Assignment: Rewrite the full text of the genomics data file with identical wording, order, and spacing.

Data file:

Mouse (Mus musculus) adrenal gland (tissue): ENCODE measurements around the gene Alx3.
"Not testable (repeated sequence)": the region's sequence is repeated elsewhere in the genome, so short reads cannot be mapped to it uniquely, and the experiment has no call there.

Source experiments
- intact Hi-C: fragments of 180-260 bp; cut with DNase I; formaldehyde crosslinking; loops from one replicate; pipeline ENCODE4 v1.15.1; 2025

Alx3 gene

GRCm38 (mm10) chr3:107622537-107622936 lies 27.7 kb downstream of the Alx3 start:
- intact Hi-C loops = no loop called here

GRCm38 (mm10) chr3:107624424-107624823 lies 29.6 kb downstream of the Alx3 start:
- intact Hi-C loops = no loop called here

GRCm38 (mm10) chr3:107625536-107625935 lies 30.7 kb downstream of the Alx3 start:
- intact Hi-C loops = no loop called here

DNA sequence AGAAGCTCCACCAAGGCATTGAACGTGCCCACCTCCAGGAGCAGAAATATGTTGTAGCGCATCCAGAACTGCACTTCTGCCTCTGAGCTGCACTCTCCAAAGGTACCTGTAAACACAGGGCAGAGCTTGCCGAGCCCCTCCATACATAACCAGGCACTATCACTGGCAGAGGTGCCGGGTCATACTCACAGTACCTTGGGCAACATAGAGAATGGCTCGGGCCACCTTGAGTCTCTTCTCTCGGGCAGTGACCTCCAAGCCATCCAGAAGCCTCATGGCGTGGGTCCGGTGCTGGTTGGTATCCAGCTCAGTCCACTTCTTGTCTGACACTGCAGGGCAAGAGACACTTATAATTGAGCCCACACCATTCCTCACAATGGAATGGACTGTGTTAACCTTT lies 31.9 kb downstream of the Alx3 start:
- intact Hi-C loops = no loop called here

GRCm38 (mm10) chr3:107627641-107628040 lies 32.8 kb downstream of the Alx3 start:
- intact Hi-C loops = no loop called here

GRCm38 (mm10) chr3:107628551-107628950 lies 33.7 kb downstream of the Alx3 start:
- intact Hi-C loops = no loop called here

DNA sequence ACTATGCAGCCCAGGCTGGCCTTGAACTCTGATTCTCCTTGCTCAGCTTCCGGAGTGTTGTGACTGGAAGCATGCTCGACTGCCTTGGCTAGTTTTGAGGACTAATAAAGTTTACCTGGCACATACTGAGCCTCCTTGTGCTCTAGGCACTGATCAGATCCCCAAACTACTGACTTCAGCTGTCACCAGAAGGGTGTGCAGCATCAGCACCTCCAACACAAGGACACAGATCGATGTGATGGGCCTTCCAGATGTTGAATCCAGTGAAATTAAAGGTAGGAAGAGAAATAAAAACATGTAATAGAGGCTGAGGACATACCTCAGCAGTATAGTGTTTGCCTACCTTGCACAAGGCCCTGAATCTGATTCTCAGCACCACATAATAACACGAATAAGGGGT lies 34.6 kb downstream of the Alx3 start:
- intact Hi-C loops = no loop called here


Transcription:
Mouse (Mus musculus) adrenal gland (tissue): ENCODE measurements around the gene Alx3.
"Not testable (repeated sequence)": the region's sequence is repeated elsewhere in the genome, so short reads cannot be mapped to it uniquely, and the experiment has no call there.

Source experiments
- intact Hi-C: fragments of 180-260 bp; cut with DNase I; formaldehyde crosslinking; loops from one replicate; pipeline ENCODE4 v1.15.1; 2025

Alx3 gene

GRCm38 (mm10) chr3:107622537-107622936 lies 27.7 kb downstream of the Alx3 start:
- intact Hi-C loops = no loop called here

GRCm38 (mm10) chr3:107624424-107624823 lies 29.6 kb downstream of the Alx3 start:
- intact Hi-C loops = no loop called here

GRCm38 (mm10) chr3:107625536-107625935 lies 30.7 kb downstream of the Alx3 start:
- intact Hi-C loops = no loop called here

DNA sequence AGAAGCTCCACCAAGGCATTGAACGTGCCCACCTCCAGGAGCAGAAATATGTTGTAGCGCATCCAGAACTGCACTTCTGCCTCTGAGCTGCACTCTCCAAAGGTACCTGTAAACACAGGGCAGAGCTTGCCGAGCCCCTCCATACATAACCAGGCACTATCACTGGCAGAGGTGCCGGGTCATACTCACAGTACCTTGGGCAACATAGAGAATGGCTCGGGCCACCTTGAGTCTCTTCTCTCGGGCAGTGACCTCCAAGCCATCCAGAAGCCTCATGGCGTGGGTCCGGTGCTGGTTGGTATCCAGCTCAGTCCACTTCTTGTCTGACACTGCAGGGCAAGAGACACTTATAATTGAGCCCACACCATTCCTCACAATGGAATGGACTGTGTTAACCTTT lies 31.9 kb downstream of the Alx3 start:
- intact Hi-C loops = no loop called here

GRCm38 (mm10) chr3:107627641-107628040 lies 32.8 kb downstream of the Alx3 start:
- intact Hi-C loops = no loop called here

GRCm38 (mm10) chr3:107628551-107628950 lies 33.7 kb downstream of the Alx3 start:
- intact Hi-C loops = no loop called here

DNA sequence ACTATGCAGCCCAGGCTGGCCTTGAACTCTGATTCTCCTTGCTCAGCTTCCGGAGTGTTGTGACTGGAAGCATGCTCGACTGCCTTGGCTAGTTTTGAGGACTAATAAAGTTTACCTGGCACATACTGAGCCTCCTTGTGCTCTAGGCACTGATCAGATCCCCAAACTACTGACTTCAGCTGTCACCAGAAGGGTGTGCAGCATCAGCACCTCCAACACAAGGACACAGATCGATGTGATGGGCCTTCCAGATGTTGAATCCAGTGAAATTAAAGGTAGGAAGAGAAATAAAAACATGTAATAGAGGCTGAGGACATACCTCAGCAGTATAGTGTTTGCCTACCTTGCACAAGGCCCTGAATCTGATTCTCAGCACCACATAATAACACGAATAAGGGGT lies 34.6 kb downstream of the Alx3 start:
- intact Hi-C loops = no loop called here